Is a Master of Health Administration for you?


A Master of Health Administration from the College of Public Health and Health Professions empowers future health care leaders to ignite momentum from Florida, forward.

By Katarina Fiorentino Klatzkow

Hospitals and health care organizations couldn’t operate without the clinicians, researchers and health practitioners who help patients achieve their health and wellness goals. But what about those who are behind the scenes, supporting the clinicians on the front lines of patient care?

For students who dream of working in health care, but in non-clinical or business-oriented capacities, a Master of Health Administration can open doors for different career trajectories in health leadership, policy, consulting, informatics, finance, marketing and more.

At the University of Florida College of Public Health and Health Professions, students in the full-time and part-time Master of Health Administration (M.H.A.) program are training at the forefront of innovation, developing the necessary skills to address today’s complex health problems.

With return on investment and program outcomes being key factors in students’ choice to pursue graduate studies, the PHHP department of health services research, management and policy prides itself on student engagement, excellence and job readiness.

Keith Benson
Keith Benson, Ph.D.

Putting learning into practice, says Keith Benson, Ph.D., clinical professor and M.H.A. program director, is one of the most important components of an early health administration careerist’s education.

At PHHP, students in the M.H.A. program complete internships at a wide variety of organizations locally and nationwide, including major hospitals, academic teaching centers, renowned research facilities, and government agencies such as UF Health, Mayo Clinic, Massachusetts General Hospital, Seattle Children’s Hospital, Darwin Research Group, Duke University Medical Center and the Veterans Health Administration.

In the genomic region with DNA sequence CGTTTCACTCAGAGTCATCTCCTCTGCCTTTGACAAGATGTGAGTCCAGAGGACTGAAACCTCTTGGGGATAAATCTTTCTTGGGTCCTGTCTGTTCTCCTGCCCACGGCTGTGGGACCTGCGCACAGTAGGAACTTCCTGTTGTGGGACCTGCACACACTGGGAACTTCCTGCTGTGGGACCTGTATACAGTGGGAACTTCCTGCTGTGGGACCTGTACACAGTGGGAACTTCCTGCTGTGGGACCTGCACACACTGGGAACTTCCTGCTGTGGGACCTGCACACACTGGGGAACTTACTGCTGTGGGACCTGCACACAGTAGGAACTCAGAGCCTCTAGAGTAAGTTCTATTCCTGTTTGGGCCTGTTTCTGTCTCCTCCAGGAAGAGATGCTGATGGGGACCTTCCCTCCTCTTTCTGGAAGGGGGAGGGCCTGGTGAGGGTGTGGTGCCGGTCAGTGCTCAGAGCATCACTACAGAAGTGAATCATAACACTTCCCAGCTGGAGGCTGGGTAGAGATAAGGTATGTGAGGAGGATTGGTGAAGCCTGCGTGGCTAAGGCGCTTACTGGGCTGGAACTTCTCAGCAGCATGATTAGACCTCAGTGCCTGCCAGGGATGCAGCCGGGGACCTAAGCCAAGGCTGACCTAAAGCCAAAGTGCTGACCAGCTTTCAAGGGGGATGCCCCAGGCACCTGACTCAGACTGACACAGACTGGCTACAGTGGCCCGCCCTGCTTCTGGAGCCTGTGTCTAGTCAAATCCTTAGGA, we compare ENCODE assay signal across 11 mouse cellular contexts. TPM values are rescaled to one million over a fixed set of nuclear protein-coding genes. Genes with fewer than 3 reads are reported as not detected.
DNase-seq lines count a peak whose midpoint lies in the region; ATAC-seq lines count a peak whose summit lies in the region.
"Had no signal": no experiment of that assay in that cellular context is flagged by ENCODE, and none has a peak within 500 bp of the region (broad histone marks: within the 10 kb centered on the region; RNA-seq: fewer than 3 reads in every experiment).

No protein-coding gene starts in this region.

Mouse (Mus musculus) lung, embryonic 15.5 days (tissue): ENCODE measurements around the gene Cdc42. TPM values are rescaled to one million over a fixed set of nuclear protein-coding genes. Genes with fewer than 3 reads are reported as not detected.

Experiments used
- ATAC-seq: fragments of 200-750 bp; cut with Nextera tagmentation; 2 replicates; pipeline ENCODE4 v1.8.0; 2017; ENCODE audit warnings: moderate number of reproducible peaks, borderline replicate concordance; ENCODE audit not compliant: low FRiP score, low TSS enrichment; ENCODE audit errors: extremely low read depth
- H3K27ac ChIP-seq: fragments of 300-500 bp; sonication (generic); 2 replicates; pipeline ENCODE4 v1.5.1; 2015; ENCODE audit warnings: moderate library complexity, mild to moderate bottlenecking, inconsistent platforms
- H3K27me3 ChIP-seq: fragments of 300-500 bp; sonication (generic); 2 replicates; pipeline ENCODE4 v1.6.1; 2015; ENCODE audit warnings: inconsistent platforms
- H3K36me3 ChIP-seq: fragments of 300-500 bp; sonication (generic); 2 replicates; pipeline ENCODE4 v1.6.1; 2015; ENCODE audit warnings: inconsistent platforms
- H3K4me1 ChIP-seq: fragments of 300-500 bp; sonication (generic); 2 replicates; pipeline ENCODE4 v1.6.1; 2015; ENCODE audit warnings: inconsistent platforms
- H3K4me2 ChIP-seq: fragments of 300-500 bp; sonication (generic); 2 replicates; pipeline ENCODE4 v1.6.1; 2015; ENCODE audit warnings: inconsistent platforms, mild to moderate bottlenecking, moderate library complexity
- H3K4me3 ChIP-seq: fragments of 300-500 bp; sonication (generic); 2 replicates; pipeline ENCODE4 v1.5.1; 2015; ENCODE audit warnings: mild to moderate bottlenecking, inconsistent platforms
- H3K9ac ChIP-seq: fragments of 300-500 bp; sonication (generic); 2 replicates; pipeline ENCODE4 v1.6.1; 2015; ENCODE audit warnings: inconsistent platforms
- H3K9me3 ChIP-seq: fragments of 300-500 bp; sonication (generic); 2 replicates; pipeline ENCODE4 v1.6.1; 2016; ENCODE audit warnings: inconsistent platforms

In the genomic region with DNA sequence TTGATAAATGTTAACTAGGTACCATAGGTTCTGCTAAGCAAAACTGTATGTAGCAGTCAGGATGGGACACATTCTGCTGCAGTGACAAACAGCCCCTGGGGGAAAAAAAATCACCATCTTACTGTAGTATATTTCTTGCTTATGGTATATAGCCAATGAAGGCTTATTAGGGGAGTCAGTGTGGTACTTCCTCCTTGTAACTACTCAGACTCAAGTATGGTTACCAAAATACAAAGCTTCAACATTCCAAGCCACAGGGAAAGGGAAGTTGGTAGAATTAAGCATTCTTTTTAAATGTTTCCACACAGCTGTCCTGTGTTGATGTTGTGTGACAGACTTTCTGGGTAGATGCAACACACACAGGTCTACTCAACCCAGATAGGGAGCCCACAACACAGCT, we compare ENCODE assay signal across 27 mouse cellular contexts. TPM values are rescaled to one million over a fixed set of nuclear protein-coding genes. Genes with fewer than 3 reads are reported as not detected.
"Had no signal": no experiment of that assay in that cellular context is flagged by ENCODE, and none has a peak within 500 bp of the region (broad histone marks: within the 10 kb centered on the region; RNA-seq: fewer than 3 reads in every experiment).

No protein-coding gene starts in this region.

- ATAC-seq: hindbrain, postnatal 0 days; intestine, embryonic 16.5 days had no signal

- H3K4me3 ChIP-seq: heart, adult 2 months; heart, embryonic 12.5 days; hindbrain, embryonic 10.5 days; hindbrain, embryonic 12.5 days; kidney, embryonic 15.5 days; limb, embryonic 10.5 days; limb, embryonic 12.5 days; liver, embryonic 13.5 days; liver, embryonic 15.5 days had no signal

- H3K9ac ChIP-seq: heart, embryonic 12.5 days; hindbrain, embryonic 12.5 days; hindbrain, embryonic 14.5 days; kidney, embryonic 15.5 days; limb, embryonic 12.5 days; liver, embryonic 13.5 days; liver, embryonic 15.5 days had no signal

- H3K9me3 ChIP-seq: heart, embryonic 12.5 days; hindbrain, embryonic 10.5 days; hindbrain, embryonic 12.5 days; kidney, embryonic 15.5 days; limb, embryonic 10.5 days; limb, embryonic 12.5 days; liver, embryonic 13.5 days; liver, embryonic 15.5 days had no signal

“Think about all the places you can get health care,” Benson said. “Health care administrators can work almost anywhere. Our graduates are in numerous different institutions because we can go anywhere where health is being delivered.”

Another benefit to an M.H.A. degree, says Benson, is flexibility, job security and curating a career from a variety of different educational backgrounds.

“Health care management is very different than a clinical track. What I mean by that is, for example, I was in a meeting recently with three interns and three executives. Out of the seven individuals present, we had seven different undergraduate majors,” Benson said. “Health care management is really a diversity of backgrounds.”

Those with an M.H.A. degree will find working in health care only the tip of the iceberg for career opportunities.

“Our jobs can even take us out of health care, such as a student doing an internship working in benefits management for a major corporation that self-insures, which means an internal office manages their health benefits,” Benson said.